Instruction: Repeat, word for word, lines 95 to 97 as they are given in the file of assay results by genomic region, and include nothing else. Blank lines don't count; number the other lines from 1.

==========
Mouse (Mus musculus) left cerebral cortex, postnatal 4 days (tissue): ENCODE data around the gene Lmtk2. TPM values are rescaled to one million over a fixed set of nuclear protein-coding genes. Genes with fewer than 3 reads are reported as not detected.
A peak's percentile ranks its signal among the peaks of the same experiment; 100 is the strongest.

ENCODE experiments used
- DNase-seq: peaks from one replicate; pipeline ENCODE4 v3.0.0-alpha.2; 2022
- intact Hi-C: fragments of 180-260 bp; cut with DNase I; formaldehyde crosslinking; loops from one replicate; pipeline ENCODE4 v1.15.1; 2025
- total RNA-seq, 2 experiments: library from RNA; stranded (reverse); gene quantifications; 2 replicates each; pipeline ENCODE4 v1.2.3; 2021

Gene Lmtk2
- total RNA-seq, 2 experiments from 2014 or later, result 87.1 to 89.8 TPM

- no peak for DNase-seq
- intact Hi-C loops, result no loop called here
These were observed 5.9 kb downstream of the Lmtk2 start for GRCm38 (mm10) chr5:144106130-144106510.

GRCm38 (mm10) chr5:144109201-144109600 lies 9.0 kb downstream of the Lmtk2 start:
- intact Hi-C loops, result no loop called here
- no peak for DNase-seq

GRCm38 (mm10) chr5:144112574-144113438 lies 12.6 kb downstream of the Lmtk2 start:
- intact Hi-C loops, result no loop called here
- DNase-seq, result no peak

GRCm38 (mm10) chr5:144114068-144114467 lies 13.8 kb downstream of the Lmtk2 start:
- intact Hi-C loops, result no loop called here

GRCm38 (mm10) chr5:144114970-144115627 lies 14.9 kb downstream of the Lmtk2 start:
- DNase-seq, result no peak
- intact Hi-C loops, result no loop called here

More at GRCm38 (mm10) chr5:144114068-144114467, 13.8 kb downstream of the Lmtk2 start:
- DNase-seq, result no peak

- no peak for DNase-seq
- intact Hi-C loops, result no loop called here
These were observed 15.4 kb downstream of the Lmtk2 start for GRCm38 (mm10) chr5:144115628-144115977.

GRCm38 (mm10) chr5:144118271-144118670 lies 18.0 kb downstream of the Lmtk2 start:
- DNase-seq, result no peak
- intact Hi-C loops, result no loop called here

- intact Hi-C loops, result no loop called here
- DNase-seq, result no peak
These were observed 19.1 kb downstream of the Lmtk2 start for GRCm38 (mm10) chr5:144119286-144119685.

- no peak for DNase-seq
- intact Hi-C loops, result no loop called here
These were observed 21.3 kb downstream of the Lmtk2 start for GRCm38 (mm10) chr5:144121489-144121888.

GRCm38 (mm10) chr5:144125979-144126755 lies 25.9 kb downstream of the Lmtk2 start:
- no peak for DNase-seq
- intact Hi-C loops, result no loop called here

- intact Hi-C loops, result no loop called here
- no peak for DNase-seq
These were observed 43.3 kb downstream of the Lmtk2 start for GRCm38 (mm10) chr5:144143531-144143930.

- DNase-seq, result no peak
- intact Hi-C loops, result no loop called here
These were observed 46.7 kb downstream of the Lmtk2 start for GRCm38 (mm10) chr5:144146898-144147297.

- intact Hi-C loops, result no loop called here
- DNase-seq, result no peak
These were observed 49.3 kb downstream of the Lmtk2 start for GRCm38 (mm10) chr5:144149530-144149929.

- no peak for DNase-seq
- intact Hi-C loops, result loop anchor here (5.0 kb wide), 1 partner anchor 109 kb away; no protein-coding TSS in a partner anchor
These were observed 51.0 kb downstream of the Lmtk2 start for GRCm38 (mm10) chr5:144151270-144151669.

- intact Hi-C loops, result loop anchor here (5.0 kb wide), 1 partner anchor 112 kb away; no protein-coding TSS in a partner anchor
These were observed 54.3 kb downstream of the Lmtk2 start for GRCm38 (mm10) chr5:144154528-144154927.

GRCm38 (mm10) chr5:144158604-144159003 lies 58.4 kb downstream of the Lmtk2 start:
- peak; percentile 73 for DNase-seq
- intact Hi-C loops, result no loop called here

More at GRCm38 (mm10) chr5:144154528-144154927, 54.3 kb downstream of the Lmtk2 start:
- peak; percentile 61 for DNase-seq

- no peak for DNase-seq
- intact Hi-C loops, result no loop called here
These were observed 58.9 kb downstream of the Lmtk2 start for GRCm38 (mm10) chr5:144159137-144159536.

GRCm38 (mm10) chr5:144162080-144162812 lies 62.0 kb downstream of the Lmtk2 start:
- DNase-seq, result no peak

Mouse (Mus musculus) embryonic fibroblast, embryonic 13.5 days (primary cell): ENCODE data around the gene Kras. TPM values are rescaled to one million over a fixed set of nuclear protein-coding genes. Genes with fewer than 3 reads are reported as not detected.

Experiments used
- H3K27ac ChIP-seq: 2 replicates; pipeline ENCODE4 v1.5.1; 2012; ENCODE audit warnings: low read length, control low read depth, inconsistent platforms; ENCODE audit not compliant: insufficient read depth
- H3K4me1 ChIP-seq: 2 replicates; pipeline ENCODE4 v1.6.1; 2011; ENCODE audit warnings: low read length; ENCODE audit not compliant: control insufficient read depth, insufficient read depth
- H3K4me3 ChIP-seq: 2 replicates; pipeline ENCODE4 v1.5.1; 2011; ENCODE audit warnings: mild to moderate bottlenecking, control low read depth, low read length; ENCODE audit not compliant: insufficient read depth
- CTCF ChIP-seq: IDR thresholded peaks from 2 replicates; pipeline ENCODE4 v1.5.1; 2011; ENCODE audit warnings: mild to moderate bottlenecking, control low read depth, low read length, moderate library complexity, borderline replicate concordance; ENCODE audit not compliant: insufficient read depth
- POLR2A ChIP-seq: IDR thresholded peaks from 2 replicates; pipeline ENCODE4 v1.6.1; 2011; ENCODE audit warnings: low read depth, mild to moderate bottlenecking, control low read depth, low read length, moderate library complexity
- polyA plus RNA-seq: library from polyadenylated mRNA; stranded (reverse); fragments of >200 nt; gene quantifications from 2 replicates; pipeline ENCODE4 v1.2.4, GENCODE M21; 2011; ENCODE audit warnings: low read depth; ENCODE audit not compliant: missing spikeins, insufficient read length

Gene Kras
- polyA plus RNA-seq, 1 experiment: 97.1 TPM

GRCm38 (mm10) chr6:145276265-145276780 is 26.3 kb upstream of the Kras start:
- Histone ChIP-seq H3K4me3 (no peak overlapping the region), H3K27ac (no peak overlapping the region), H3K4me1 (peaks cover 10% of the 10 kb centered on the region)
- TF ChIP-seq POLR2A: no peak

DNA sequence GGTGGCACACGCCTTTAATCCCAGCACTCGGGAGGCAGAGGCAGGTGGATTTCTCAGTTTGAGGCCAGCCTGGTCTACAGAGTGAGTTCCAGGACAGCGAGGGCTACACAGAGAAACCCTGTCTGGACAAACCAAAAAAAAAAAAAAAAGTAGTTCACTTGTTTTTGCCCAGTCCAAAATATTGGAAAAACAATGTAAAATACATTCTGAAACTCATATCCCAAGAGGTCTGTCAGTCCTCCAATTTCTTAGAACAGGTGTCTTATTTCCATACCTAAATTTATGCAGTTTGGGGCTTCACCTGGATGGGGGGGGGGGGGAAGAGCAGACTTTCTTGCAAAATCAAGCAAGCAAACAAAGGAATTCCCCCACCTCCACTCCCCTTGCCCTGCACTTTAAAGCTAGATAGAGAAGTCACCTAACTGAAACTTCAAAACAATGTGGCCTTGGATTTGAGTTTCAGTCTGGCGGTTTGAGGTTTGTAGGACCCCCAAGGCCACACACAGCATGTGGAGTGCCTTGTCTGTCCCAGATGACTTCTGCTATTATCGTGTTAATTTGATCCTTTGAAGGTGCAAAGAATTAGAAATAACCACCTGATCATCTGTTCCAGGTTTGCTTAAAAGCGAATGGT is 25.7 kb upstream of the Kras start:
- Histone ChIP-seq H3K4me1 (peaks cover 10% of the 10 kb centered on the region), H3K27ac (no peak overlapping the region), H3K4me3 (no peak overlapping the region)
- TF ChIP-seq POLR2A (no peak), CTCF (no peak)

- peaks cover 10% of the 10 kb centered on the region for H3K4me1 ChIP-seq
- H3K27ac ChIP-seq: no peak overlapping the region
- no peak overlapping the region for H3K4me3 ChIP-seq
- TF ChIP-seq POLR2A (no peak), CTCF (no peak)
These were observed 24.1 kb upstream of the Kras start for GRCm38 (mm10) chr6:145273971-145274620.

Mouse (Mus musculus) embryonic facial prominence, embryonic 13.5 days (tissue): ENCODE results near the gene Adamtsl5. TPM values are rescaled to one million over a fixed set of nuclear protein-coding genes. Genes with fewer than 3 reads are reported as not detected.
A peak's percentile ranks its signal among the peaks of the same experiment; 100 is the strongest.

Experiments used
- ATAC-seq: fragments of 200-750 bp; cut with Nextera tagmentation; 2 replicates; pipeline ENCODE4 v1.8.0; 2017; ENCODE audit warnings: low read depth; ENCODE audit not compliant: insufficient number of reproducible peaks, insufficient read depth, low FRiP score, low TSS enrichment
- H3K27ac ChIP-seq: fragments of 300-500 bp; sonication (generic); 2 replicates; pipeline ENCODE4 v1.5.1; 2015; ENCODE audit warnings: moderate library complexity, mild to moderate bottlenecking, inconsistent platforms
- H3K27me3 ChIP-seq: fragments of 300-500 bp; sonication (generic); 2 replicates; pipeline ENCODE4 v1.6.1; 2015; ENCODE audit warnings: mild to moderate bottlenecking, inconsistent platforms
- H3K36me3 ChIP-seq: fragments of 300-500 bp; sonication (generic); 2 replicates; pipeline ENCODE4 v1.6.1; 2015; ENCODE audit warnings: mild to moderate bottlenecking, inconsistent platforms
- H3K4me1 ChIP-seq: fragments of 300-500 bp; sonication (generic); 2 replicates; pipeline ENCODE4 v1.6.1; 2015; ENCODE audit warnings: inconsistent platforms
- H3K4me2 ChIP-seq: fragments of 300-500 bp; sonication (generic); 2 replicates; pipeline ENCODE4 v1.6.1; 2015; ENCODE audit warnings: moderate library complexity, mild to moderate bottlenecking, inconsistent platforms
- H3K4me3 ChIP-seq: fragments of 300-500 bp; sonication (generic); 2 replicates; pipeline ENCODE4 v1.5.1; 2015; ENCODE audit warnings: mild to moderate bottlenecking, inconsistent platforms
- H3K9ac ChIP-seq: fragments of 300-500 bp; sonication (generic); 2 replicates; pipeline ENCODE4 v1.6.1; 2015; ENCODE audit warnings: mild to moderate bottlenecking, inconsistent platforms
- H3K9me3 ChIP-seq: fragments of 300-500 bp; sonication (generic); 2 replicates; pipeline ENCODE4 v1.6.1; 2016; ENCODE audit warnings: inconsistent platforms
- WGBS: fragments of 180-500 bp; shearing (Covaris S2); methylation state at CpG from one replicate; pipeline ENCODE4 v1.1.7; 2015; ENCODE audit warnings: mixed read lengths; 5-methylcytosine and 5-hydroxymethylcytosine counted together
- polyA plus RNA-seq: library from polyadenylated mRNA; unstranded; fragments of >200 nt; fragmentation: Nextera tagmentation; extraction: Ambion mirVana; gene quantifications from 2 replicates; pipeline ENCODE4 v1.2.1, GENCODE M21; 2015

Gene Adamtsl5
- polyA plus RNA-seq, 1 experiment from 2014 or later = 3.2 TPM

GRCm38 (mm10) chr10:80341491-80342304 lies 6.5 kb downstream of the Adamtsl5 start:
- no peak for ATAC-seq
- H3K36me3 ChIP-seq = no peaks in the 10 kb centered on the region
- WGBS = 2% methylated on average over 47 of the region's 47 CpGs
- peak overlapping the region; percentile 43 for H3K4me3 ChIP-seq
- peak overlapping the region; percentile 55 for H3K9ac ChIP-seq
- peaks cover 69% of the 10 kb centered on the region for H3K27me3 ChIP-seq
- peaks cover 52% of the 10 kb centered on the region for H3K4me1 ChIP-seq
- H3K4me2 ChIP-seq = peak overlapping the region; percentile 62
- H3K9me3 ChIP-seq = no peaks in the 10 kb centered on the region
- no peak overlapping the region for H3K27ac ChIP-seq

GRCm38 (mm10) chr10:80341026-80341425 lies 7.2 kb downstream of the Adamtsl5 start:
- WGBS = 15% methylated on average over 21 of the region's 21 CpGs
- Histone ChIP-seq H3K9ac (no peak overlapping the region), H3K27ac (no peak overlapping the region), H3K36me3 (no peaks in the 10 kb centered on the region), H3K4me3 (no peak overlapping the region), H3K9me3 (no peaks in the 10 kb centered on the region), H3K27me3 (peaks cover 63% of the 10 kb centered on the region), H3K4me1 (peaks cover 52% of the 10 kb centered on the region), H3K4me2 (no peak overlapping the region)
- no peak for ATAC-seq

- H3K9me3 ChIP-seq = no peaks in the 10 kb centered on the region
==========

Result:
- H3K9ac ChIP-seq: fragments of 300-500 bp; sonication (generic); 2 replicates; pipeline ENCODE4 v1.6.1; 2015; ENCODE audit warnings: mild to moderate bottlenecking, inconsistent platforms
- H3K9me3 ChIP-seq: fragments of 300-500 bp; sonication (generic); 2 replicates; pipeline ENCODE4 v1.6.1; 2016; ENCODE audit warnings: inconsistent platforms
- WGBS: fragments of 180-500 bp; shearing (Covaris S2); methylation state at CpG from one replicate; pipeline ENCODE4 v1.1.7; 2015; ENCODE audit warnings: mixed read lengths; 5-methylcytosine and 5-hydroxymethylcytosine counted together